The Cotton Ball is gone, just like most everything else old. The old brick school building where I went was taken over by some historical society and partially restored.

1) The way I see it most cruisers are far better adventure bikes than dual sports because they are more comfortable,

2) have a MUCH better seat, have a lower center of gravity, and you don't need a ladder to get on them.
3) Anything can be dropped, though my 11 year old 78,000 mile Vulcan 750 never has been.

IF you are strictly riding off road trails, then a cruiser is not the right bike. But if your travels are mostly on pavement and smooth graded dirt or gravel, you would be hard pressed to do better than a cruiser. A cruisers one weak point is a lack of ground clearance, and maybe weight on the really big ones.

4) I have found 750 sized cruisers will go almost anywhere. The Vulcan makes about 60 hp, though it's motor is a bit high strung. A 45-50 hp motor in the same sized bike, with a lot more torque would be more useful. The Vulcan 750 is a 1985 design, which makes it more practical in a lot of ways than newer cruisers where they put style first.

5) I have ridden all over the country (not to Alaska) on cruisers. In 2001 I traded my 80,000 mile '93 Vulcan 750 for a new KLR650. The seat was so bad I gave it up in less than a year, and traded it for a brand new '02 Vulcan 750.

5.1) Other issues with the KLR were a lack of any place to carry anything (yes, $1500 worth of panniers would have fixed that, but I didn't want to spend that much money on a bike with such a poor excuse for a seat)
5.2) It also lacked power on the freeway where the Vulcan cruises effortlessly at 80 mph, and
5.3) it was so tall it felt awkward in town.
mmm, this might be biased, a little ? ok, points numbered...

1) control, clearance, power, weight, look around, the tool is not a cruiser for exploring all types of terrain.

2) seats can be replaced, or not, whichever. softer is not better.

3) I'm not sure if that an achievement, or just sad. bikes need naps, just like us.

4) I'm sorry, this is just wrong. a curb will stop some. a tight corner or narrow pathway also. "anywhere a car can go", yes ill agree.

5) trading in a klr, at a dealer, must be the epitome of bad financial decisions. and why was it traded ? the seat ? you won't spend $150 for a seat replacement, but loosing your ass at the stealership makes sense ? that's a real stretch man.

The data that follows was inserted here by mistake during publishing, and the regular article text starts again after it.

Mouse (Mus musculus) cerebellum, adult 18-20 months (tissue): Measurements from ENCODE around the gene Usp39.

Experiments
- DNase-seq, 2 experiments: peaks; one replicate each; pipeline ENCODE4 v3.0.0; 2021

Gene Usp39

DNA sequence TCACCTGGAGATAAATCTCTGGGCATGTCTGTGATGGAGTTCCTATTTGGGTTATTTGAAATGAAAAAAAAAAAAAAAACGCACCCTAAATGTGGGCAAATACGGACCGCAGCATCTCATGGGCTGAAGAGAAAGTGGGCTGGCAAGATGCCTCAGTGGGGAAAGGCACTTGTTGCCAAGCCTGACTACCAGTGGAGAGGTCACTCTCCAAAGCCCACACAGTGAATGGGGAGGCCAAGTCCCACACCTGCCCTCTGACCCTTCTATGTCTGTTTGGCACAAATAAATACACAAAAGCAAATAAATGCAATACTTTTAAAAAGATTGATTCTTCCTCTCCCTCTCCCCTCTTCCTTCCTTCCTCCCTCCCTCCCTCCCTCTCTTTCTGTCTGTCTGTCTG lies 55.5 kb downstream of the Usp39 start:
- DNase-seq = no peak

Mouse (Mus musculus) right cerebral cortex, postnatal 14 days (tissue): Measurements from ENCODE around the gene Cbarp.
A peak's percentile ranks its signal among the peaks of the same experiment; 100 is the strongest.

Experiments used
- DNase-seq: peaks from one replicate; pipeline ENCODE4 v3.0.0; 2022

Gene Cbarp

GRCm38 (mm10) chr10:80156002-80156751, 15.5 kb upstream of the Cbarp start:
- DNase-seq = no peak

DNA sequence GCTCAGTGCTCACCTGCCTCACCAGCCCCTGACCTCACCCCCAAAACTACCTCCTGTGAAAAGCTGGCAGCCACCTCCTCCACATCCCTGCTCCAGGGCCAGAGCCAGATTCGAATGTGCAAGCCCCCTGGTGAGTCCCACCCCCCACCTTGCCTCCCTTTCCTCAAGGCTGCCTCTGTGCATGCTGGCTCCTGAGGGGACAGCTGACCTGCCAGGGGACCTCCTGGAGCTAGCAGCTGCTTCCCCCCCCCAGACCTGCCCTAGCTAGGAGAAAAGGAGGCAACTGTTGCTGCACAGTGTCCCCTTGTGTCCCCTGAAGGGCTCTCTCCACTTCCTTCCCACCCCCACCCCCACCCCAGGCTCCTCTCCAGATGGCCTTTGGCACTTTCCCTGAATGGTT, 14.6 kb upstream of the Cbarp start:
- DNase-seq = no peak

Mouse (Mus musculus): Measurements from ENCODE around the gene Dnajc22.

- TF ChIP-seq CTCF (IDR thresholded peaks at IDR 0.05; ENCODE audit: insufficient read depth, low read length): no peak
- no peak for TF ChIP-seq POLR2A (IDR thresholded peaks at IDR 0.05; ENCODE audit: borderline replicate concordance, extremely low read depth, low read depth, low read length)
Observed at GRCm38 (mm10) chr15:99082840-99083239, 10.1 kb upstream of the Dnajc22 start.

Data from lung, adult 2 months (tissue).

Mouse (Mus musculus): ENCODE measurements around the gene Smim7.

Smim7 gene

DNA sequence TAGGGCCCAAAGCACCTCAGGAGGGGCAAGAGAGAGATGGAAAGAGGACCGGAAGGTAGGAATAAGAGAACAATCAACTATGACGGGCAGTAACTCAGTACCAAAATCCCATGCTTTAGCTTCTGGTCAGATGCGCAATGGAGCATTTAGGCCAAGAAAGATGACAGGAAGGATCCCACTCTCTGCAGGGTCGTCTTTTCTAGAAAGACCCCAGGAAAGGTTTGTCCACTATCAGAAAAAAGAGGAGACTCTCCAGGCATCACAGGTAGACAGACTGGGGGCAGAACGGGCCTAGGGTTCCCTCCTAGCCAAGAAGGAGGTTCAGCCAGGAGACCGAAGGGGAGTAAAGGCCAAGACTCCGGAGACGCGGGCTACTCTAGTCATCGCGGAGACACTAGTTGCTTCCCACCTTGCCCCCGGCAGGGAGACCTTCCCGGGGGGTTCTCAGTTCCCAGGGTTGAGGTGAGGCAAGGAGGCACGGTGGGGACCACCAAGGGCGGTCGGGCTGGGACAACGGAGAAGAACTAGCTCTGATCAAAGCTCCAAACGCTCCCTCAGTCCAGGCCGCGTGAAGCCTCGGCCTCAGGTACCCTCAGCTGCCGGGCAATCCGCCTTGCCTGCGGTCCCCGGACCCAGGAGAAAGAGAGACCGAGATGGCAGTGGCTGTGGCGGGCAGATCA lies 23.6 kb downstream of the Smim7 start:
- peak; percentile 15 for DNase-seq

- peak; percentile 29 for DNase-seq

5.1) $1500 panniers ? oh come on. those $50 pleather saddlebags will toss over a dualsport, harley, two smoke, adv, moped, bicycle, or any seat just as easily as there are currently tossed over your cruiser's seat.

5.2) ok, now try cruising at 99mph, is your current bike still unstressed and powerful at that speed ? see, there are limits to every bike, we've just found another.

5.3) dualsports KILL in town boredom and eat it for breakfast. lean, swerve, and wear the tits off the edge of the tires. grins ensue and monotony is banished. if it felt too tall, you were doing it wrong. the low rpm pull of a thumper loves carving up city streets.

if you like a genre, that's fine. you don't have to justify anything. let's just keep it real.
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Old 02-28-2013, 12:32 PM   #129
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To each, his or her own. :-)

I find a dual sport in-town to be less than fun. Squashy suspension, wrong tires, tippy-toe height, etc. Taking a little UJM is about the easiest and most nimble, in my experience/opinion. A big cruiser will be ponderous, but that's about it.

As for tight corners or narrow pathways stopping a cruiser, as well "anywhere a car can go", I don't think I've ever seen a cruiser that wide. I can't recall ever giving up on going somewhere on a cruiser because a turn was too tight to navigate around. As for actual width, some of the widest bikes I've ever seen are a number of ADV types with huge panniers stuck out off the sides. A number of them being KLRs in fact.